What your readers may not know is that 80% of the world’s blindness is preventable. It was something as simple as pure glasses or a 5 or 10-minute $25 cataract surgery. That’s unacceptable. Part of my mission with real estate investing and the profits I earn is going towards this cause because I think it’s a tragedy and an injustice for people to live like this who are blind and don’t necessarily have to be. I would challenge your readers. There’s something that you want to make an impact off because we’re all purpose-driven.

We all want to grow and contribute in some way. Find what you’re passionate about, then see how your returns and your investments from real estate or whatever you’re investing in can help feel that mission of yours. That’s why I’m so passionate about it because impact investing, you can invest not just for great returns but also make a positive social impact on whatever you decide to make an impact on.

How does that translate for you? Does that mean that you have extra time to do the surgeries? Do you contribute to other organizations that do the surgeries? How do you utilize the money that you make from real estate to make that possible for yourself?

I would love to travel more to be able to lend my skills to this. I’ve done so in the past. With COVID, it’s less easy and with two young kids, it’s harder to travel. As I get older, it’s a priority of mine to physically go and perform these cataract surgeries. I partner with different organizations before, but the one that I’ve partnered with my real estate company, Clear Vision Investing with a nonprofit called Gifts like Global. Why? I love their mission.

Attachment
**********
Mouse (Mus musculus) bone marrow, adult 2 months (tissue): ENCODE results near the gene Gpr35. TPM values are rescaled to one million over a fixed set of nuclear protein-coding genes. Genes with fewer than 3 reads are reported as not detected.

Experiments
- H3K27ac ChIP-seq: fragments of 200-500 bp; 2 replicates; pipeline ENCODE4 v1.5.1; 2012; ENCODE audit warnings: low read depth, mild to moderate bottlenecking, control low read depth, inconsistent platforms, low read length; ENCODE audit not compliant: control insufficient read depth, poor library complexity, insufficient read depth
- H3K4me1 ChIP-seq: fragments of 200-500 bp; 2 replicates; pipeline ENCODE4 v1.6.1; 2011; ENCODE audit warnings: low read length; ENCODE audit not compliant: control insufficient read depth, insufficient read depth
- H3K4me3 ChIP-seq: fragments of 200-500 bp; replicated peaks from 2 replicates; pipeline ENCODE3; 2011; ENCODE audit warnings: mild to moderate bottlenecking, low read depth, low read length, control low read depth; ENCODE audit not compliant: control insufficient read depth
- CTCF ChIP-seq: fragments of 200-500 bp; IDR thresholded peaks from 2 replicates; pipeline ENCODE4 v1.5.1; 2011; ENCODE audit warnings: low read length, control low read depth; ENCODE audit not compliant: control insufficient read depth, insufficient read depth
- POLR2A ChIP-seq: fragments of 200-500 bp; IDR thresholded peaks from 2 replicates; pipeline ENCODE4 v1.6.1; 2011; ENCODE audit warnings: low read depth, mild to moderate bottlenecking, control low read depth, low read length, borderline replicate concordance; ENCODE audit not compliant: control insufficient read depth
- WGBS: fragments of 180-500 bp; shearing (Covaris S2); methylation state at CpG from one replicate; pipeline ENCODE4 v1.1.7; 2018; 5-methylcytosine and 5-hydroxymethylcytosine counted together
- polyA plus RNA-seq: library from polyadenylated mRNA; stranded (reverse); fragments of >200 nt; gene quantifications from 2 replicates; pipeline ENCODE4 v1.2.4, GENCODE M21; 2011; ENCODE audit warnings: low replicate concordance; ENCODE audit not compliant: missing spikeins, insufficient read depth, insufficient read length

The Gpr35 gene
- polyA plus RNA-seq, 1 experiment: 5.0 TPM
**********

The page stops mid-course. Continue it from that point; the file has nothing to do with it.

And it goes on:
They’re on this mission to cure preventable blindness, but they’re doing it very entrepreneurial. It’s the thought of, don’t give a man a fish but teaching them how to fish. Instead of saying, “We’re going to send a group of surgeons in there from the US, from Canada for two weeks and to do a bunch of cataract surgery,” which is the traditional model of “curing preventable blindness.” Instead, they’re funding these vision centers where the people in the village or the community are going out to screen their own people to see who needs surgery.

In turn, they’re building surgery centers within the hospital and bringing in surgeons from the US or Europe to teach people within that community, the doctors within that community, or they might have to travel further to learn to do these surgeries. It becomes a self-sustaining cycle where when you donate once, it hopefully continues to cycle where you don’t have to keep donating the money or bringing in surgeons every 2 weeks, every 2 months. It’s setting that foundation for them, letting them run it as a business.